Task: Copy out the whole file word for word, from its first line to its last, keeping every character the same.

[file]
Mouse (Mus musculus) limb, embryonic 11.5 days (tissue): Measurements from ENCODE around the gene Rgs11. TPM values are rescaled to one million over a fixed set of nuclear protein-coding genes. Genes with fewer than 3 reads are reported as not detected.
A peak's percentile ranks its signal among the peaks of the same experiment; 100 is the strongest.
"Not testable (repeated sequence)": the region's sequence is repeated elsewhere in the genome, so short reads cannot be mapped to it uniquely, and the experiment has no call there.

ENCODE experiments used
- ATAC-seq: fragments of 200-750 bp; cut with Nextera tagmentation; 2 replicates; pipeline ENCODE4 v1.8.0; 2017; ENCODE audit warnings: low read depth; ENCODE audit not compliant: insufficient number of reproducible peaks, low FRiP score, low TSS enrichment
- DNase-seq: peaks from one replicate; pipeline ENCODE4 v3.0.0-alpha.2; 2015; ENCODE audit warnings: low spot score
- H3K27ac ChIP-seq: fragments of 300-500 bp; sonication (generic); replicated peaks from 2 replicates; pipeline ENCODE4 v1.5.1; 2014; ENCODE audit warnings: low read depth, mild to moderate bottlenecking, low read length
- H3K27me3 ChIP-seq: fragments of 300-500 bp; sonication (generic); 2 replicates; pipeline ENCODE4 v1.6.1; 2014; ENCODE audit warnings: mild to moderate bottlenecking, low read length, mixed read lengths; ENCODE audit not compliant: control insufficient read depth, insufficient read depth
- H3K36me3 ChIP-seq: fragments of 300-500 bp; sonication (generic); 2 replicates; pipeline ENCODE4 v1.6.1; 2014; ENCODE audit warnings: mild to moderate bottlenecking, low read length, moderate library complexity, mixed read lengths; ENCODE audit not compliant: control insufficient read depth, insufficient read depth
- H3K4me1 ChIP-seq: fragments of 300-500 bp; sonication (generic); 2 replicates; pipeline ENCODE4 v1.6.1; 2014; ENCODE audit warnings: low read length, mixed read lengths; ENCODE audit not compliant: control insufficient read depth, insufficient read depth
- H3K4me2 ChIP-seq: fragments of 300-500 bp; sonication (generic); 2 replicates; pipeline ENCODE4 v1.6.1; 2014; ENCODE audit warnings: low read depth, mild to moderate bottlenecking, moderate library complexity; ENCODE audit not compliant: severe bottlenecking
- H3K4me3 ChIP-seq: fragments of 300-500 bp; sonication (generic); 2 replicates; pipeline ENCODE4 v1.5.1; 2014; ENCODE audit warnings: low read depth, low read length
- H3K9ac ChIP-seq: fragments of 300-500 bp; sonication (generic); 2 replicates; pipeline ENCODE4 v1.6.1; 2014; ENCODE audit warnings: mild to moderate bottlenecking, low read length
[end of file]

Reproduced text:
Mouse (Mus musculus) limb, embryonic 11.5 days (tissue): Measurements from ENCODE around the gene Rgs11. TPM values are rescaled to one million over a fixed set of nuclear protein-coding genes. Genes with fewer than 3 reads are reported as not detected.
A peak's percentile ranks its signal among the peaks of the same experiment; 100 is the strongest.
"Not testable (repeated sequence)": the region's sequence is repeated elsewhere in the genome, so short reads cannot be mapped to it uniquely, and the experiment has no call there.

ENCODE experiments used
- ATAC-seq: fragments of 200-750 bp; cut with Nextera tagmentation; 2 replicates; pipeline ENCODE4 v1.8.0; 2017; ENCODE audit warnings: low read depth; ENCODE audit not compliant: insufficient number of reproducible peaks, low FRiP score, low TSS enrichment
- DNase-seq: peaks from one replicate; pipeline ENCODE4 v3.0.0-alpha.2; 2015; ENCODE audit warnings: low spot score
- H3K27ac ChIP-seq: fragments of 300-500 bp; sonication (generic); replicated peaks from 2 replicates; pipeline ENCODE4 v1.5.1; 2014; ENCODE audit warnings: low read depth, mild to moderate bottlenecking, low read length
- H3K27me3 ChIP-seq: fragments of 300-500 bp; sonication (generic); 2 replicates; pipeline ENCODE4 v1.6.1; 2014; ENCODE audit warnings: mild to moderate bottlenecking, low read length, mixed read lengths; ENCODE audit not compliant: control insufficient read depth, insufficient read depth
- H3K36me3 ChIP-seq: fragments of 300-500 bp; sonication (generic); 2 replicates; pipeline ENCODE4 v1.6.1; 2014; ENCODE audit warnings: mild to moderate bottlenecking, low read length, moderate library complexity, mixed read lengths; ENCODE audit not compliant: control insufficient read depth, insufficient read depth
- H3K4me1 ChIP-seq: fragments of 300-500 bp; sonication (generic); 2 replicates; pipeline ENCODE4 v1.6.1; 2014; ENCODE audit warnings: low read length, mixed read lengths; ENCODE audit not compliant: control insufficient read depth, insufficient read depth
- H3K4me2 ChIP-seq: fragments of 300-500 bp; sonication (generic); 2 replicates; pipeline ENCODE4 v1.6.1; 2014; ENCODE audit warnings: low read depth, mild to moderate bottlenecking, moderate library complexity; ENCODE audit not compliant: severe bottlenecking
- H3K4me3 ChIP-seq: fragments of 300-500 bp; sonication (generic); 2 replicates; pipeline ENCODE4 v1.5.1; 2014; ENCODE audit warnings: low read depth, low read length
- H3K9ac ChIP-seq: fragments of 300-500 bp; sonication (generic); 2 replicates; pipeline ENCODE4 v1.6.1; 2014; ENCODE audit warnings: mild to moderate bottlenecking, low read length